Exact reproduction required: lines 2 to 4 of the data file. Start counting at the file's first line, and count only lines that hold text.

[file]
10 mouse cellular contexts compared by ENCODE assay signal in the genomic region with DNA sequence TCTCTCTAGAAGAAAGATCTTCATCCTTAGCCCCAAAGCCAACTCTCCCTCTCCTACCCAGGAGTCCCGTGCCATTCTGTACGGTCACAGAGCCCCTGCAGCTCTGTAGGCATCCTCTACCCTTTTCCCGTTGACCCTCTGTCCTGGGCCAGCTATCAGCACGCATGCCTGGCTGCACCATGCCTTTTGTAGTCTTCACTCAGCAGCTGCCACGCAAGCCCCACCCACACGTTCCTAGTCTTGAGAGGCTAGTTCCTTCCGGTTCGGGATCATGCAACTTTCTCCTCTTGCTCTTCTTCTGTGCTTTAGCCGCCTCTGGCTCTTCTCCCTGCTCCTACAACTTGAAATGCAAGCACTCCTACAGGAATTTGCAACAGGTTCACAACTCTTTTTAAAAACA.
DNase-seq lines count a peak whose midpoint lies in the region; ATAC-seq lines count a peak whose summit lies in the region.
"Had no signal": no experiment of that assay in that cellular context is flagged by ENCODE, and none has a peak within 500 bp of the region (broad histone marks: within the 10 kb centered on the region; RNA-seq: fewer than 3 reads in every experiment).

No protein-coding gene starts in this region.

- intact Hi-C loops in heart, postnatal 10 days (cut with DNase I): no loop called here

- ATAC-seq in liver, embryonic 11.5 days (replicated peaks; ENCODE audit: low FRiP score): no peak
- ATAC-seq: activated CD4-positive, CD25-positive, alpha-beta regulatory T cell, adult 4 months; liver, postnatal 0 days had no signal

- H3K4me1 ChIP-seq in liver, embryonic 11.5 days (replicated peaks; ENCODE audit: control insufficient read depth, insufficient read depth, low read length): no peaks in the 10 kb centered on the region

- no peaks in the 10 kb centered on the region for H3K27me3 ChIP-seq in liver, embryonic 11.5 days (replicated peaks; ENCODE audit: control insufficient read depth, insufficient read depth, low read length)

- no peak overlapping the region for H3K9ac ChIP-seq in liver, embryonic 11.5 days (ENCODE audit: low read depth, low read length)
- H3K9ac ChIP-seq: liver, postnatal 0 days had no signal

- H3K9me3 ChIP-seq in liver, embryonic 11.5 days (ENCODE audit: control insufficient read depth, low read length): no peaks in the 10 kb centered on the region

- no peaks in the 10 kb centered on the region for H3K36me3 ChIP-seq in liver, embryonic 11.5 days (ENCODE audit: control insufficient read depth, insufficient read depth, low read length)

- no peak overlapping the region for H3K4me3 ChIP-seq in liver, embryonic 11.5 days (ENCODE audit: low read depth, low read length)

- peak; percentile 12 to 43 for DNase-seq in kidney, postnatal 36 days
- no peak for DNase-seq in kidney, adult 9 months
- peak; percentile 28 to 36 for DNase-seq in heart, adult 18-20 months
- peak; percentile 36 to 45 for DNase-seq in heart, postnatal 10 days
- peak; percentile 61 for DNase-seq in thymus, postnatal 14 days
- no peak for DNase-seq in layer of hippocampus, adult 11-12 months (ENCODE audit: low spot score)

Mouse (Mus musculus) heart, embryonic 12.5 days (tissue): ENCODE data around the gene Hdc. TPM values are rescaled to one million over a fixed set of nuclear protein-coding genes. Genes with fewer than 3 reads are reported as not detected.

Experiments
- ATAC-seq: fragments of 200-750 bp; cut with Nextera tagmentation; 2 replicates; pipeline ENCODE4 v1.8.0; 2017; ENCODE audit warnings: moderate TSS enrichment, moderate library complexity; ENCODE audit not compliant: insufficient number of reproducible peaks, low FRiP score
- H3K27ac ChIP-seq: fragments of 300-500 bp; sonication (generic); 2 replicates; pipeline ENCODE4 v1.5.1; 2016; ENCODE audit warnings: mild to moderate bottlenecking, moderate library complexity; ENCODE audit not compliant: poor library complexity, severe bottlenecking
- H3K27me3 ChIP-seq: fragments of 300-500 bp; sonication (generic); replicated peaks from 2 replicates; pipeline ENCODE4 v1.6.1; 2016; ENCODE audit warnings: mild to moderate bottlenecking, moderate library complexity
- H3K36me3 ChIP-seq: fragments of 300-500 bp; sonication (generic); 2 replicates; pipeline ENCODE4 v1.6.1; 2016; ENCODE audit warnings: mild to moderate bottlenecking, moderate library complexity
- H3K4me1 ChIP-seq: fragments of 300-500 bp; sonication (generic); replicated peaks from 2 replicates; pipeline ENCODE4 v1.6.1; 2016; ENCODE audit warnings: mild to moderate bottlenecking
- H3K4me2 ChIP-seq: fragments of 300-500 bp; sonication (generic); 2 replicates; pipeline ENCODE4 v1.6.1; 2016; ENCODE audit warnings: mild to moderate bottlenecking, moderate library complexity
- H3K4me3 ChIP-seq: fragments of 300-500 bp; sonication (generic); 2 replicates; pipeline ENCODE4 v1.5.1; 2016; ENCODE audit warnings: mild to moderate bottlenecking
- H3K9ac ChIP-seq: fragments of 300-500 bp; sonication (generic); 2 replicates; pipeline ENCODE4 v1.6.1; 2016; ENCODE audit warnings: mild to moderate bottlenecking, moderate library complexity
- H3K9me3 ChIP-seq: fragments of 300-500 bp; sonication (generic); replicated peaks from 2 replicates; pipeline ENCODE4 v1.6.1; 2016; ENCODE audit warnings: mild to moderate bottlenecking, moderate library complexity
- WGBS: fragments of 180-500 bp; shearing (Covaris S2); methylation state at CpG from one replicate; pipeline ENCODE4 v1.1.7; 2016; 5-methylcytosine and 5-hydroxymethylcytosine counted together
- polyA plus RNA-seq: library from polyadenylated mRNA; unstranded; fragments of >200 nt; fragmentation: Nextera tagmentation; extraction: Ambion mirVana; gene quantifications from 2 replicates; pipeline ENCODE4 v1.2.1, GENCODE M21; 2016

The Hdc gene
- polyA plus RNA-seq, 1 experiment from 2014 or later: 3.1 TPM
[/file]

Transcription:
DNase-seq lines count a peak whose midpoint lies in the region; ATAC-seq lines count a peak whose summit lies in the region.
"Had no signal": no experiment of that assay in that cellular context is flagged by ENCODE, and none has a peak within 500 bp of the region (broad histone marks: within the 10 kb centered on the region; RNA-seq: fewer than 3 reads in every experiment).

No protein-coding gene starts in this region.